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About Harrison press-journal. (Harrison, Nebraska) 1899-1905 | View Entire Issue (Jan. 1, 1903)
A SISTER'S VENGEANCE
By CEORCE MAN VILLE FENN
CHAPTER XIV. (Continued.)
It was the scoundrel's companion come
t the call for help, thought Humphrey;
and he chins still in silence, wondering
whether it was too late as his strained
eyeballs glared upward.
'- Wherfr are yott?"' - ---r.iky
. It was to save hi life; hut though
Humphrey recognized the voice, he could
not speak, for his tongue and throat were
"Are you here? Hold on!" cried the
mice again; and then there was the
sound of someone feeling about, but dis
lodging stones, which kept rattling down
and splashing below.
"Where are you?" cried the voice above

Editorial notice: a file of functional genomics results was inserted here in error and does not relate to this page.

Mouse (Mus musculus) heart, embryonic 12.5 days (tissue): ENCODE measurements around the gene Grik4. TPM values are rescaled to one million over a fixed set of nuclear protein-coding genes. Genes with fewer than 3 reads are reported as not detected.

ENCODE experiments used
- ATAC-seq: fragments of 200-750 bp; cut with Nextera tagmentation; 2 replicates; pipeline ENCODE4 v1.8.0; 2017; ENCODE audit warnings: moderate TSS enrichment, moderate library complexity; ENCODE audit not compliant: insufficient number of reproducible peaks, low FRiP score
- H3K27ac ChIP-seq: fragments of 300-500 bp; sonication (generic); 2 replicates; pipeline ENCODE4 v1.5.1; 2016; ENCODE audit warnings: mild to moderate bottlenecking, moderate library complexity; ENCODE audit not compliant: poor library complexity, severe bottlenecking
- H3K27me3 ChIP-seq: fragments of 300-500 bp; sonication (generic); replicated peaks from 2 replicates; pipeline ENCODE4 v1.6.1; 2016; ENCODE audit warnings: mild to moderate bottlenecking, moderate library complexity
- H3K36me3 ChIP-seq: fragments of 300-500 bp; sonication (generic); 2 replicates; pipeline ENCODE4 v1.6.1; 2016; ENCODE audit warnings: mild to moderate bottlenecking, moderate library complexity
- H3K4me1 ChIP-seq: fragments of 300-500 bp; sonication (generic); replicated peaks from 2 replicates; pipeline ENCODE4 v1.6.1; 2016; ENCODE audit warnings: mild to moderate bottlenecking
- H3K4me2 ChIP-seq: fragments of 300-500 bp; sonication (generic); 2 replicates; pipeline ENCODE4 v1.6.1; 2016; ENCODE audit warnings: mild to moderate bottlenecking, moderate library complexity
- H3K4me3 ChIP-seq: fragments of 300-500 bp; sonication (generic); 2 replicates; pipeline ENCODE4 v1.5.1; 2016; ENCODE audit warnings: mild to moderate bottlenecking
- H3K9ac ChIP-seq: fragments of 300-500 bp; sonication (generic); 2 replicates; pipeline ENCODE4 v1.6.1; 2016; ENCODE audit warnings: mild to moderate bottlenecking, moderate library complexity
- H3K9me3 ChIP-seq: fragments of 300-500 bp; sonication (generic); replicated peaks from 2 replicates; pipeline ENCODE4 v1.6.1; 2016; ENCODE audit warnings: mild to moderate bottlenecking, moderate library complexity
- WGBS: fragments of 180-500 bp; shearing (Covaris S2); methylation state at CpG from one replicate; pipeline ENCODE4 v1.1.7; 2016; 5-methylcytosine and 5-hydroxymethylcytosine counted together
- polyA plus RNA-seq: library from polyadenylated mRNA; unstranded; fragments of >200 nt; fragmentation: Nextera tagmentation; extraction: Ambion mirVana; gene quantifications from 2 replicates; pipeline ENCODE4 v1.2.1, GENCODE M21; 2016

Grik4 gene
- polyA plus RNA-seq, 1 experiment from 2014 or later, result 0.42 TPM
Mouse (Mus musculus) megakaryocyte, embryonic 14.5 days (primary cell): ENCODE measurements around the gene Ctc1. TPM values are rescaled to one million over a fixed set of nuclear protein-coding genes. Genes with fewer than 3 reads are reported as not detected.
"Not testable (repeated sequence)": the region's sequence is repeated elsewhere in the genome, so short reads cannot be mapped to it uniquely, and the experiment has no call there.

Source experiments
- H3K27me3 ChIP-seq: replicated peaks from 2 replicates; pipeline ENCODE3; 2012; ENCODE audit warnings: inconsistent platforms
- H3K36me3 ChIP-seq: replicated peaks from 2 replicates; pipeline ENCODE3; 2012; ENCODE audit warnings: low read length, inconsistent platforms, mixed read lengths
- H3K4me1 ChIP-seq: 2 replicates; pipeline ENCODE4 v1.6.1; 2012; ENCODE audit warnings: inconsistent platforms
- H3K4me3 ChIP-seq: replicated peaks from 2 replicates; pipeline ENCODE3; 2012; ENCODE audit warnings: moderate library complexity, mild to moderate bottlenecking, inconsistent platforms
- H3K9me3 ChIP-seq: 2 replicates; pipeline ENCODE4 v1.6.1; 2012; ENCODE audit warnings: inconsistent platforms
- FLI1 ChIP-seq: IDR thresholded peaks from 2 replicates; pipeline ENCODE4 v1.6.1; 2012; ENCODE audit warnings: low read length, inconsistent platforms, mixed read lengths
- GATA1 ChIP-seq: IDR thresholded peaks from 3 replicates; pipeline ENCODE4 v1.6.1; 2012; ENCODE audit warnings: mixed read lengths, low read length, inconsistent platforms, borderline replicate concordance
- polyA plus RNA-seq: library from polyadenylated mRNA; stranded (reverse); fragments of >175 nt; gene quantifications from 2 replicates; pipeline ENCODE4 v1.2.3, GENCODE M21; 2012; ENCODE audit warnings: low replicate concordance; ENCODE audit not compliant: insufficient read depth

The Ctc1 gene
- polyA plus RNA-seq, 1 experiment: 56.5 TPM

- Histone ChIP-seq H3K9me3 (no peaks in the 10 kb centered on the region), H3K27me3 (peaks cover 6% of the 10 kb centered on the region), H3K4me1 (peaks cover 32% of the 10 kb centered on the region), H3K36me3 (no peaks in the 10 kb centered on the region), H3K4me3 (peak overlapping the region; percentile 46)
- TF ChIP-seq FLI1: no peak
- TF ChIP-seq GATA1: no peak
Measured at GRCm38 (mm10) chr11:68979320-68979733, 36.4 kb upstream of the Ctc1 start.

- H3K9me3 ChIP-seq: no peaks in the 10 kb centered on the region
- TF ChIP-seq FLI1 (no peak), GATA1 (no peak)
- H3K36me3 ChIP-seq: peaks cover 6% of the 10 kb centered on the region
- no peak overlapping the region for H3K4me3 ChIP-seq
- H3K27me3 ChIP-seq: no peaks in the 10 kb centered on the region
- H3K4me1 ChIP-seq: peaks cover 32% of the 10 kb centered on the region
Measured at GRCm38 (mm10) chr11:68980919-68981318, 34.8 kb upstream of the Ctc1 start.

Humphrey; but itill he could not reply.
His hands were giving way, and he felt
that his whole energy must be devoted
to the one effort of clinging to the last
ere he was plunged down into that awful
But the man who clung to him heard
the hoarsely whispered question, and
broke out Into wild aeries of appeals
for help for mercy for pity.
"For heaven's sake, captain!" he yelled,
"save me save me! It was Black Maz
aard! He made me come! Do you hear?
Help! I can't hold no longer! I'm fall
ing! Help! Curse you help!"
Aa these cries thrilled him through and
through, Humphrey was conscions in the
darkness that the hands he heard rust
ling above him and dislodging stones, ev
ery fall of which brought forth a shriek
from the wretch below, suddenly touch
ed his, and then, as if spasmodically, leap